The Australian dollar remains overvalued, and could head towards US50¢ as it loses its de facto safe-haven status, according to research from ANZ Banking.
Foreign exchange strategist Daniel Been says despite a gradual 35 per cent decline against the US dollar in the last five years, the Aussie is still trading higher than fundamentals would normally allow.
On Wednesday morning it was buying US71.90¢, up from overnight lows of US71.45¢.
Been ascribes the currency’s relative strength partly to the hype around Triple A credit ratings in a world sapped of confidence by the ravages of the global financial crisis.
Australia is one of a handful of economies to have maintained this sovereign thumbs-up from the three main credit rating agencies throughout the upheaval of the last decade.
In a normal world, argues Been, the currency of any country with a current account and fiscal deficit, mounting household and government debt and heavy exposure to boom-and-bust industries such as mining would not be faring as well.
“Over the past five years sovereign ratings have become a larger focus for currency markets,” Been wrote this week.
“This change has driven a shift in perceptions about the safety of the Australian dollar as a haven currency, where the quality of the sovereign – rather than the broader economic construct – came into focus.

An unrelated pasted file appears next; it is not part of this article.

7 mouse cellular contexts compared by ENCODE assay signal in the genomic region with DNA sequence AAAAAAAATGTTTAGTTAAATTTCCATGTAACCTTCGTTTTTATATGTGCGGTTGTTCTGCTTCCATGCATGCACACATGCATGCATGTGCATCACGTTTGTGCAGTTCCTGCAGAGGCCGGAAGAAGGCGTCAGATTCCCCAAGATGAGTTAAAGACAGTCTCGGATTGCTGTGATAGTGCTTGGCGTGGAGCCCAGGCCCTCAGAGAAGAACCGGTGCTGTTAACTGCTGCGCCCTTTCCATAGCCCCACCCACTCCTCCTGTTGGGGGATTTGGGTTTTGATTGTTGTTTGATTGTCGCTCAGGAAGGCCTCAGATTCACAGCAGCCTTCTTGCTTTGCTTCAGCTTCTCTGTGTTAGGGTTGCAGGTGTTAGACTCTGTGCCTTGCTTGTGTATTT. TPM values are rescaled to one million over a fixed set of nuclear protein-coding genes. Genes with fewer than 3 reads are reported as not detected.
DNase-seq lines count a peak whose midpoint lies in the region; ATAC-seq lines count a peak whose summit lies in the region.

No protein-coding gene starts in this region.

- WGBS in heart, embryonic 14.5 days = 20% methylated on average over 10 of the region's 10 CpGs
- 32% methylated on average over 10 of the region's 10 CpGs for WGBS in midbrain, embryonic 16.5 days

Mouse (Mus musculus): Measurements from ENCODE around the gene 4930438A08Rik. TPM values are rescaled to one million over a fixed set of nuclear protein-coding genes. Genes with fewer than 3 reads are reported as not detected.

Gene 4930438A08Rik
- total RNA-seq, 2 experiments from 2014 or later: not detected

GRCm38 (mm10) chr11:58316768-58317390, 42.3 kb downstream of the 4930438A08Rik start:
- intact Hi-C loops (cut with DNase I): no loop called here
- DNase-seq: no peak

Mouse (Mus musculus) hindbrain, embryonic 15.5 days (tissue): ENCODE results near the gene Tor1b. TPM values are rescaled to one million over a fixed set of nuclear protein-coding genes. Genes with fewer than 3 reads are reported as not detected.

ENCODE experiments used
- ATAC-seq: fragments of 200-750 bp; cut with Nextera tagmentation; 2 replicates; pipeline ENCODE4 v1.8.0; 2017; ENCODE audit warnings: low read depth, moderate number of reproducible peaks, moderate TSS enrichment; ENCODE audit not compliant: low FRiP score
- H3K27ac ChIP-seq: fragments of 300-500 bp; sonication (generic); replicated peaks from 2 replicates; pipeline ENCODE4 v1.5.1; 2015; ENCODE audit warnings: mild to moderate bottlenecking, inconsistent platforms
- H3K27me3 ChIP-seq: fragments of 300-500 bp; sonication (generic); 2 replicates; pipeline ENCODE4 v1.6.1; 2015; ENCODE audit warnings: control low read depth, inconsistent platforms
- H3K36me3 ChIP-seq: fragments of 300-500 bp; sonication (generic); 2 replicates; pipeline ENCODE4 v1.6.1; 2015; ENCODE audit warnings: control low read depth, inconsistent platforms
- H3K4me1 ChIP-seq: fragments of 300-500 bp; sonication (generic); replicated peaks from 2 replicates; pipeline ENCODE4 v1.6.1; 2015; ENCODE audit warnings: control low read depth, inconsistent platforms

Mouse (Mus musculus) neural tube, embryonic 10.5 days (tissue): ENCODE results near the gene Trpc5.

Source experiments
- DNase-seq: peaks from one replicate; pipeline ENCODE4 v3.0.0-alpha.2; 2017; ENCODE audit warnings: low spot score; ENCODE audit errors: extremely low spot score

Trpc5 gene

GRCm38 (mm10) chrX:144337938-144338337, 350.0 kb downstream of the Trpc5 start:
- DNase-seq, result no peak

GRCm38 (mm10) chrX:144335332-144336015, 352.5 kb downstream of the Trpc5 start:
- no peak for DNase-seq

“Our view is that a currency that has a positive current account position, a lower external financial burden, less cyclicality, and a lower total debt burden should be considered a more appropriate safe haven than one which simply has a AAA rating attached to its government debt,” he said.
He says that this economic substance will trump the safe-haven image to “ultimately determine the final path of the Australian dollar through the end of this cycle”.
‘Country to avoid’
Nor is Been alone in his view. London-based fixed-income specialist Stratton Street recently placed Australia in a list of mainly emerging market countries whose reliance on foreign finance was making them particularly vulnerable.
The rogues gallery also includes Poland, Indonesia, New Zealand, Turkey, Brazil, Romania, Ukraine, South Africa and Hungary.
“Perhaps Australia remains one of the more interesting cases as it still rated AAA by all three major rating agencies,” chief investment officer Andy Seaman wrote.
Despite this, Australia’s net foreign liabilities to GDP ratio of 81.5 per cent made it “a country to avoid”, he said.
“It runs twin deficits, and since 2009 Australia’s debt to GDP has risen faster than any of the other AAA sovereign credits,” he wrote.
“That said, gross government debt to GDP at 34.5 per cent remains below the median for AAA at 42.8 per cent and is one factor giving the ratings agencies comfort.”
Just where the Australian dollar heads from now, however, depends just as much on market volatility and the next move by the US Federal Reserve.
Most economists agree that as the US lifts interest rates, and the Reserve Bank of Australia continues to cut them, the appeal of Australian government bonds and other assets will fade, pushing down the Aussie.
ANZ’s Been says this could “take us back towards levels not seen since the last episode of extreme Aussie weakness in 2000-01”, when the local currency slipped below US50¢.
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